Pros: Apartments are bigger – more living space. They can come with several bedrooms and enough beds to accommodate a small army with kitchen ware, table, chairs, 1.5 – 2 baths, towels, bedding, t.v. and all the comforts of home. Some big apartments are co-shared by different guests. Everyone has their own room and the kitchen is shared.

If you’re traveling alone,  or as a couple,  there are ‘apartastudios’ which are mini-apartments with a double bed, 1.5 bathrooms (always a half bath for visiting guests) they also come with kitchen ware, plates, utensils, towels, table, chairs, t.v. and sometimes air conditioning, sometimes just fans. A down-sized apartment, a little larger than a hotel room.

Apartments are usually located in residential areas slightly outside of the city in quieter areas where the locals live.

Apartments offer more privacy: You don’t have to get dressed and go downstairs for a cup of coffee in the morning. You can come and go as you please. There may be a doorman but he’s just there to keep out the riff raff and could care less who comes and goes with you. He’ll even buzz you to announce visitors.

No hotel maids  wanting to know when you’re leaving so they can get in your room. In fact, your privacy  is so intact there’s a chance you’ll be holed up in the apartment longer than you think – drapes drawn, sleeping in late, watching Netflix and taking uninterrupted  afternoon naps.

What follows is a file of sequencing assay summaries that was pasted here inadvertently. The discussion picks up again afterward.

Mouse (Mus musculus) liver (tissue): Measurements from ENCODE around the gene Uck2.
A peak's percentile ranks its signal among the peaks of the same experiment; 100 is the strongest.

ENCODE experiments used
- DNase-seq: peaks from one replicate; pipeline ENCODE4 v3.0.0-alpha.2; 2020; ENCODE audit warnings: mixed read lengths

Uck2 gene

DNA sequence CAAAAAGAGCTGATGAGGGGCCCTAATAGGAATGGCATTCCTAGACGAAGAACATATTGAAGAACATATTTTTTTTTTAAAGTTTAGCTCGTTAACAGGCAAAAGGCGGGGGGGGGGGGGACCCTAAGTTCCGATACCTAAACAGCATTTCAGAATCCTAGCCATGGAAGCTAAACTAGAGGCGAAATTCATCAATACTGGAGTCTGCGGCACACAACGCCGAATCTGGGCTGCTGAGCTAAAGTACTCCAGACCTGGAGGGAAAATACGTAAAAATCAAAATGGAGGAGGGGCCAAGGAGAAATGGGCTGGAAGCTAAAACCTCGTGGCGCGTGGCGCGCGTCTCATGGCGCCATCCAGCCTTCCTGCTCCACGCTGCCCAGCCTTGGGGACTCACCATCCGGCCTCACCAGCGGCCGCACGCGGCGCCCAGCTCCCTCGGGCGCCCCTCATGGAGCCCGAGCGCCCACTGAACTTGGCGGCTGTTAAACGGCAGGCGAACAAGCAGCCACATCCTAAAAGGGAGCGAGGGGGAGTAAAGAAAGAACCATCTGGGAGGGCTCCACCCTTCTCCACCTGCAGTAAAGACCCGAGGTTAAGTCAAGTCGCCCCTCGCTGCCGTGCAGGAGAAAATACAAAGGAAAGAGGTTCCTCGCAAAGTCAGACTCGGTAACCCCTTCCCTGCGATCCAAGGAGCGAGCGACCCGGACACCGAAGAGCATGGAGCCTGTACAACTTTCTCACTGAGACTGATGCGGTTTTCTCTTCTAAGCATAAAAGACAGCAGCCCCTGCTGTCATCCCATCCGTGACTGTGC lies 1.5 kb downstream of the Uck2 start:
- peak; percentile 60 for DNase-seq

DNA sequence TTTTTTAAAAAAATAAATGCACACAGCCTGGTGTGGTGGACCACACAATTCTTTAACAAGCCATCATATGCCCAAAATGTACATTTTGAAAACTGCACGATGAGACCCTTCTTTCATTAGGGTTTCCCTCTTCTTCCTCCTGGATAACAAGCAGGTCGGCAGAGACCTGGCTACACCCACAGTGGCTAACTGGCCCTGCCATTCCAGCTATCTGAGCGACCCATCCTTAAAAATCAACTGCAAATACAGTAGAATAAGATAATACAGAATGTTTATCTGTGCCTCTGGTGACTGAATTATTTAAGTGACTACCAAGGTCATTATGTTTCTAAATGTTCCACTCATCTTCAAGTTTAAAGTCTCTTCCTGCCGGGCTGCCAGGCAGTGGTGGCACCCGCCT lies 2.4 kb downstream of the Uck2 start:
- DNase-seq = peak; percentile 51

And think of all the money you can save on restaurants by cooking your own food. Finally make that pasta dish you’ve been craving or try cooking one of those incredible fish you’ve been eyeing at the market.

The cons:

Checking into an apartment is a lot more complicated. There are contracts to sign, and security deposits levied. The landlord does an inventory of everything when you arrive and again when you’re leaving, just like the hotel does with your mini-bar. Anything missing or broken comes out of your security deposit. You have to pre-pay so if anything happens, like the water being shut off or an electricity grid going for days, it’s most likely you won’t get reimbursed for the inconvenience. If this happened in a hotel you would simply  leave and go to another with functioning services.

You have to do your own cleaning. There are brooms and mops there for a reason. Sheets and towels will have to be washed by you. Some apartments have washing machines and clothes line to hang the wet clothes on. If not you have to take your wash, which now includes sheets and towels, to a laundry mat or a cleaners where they charge you by the kilo.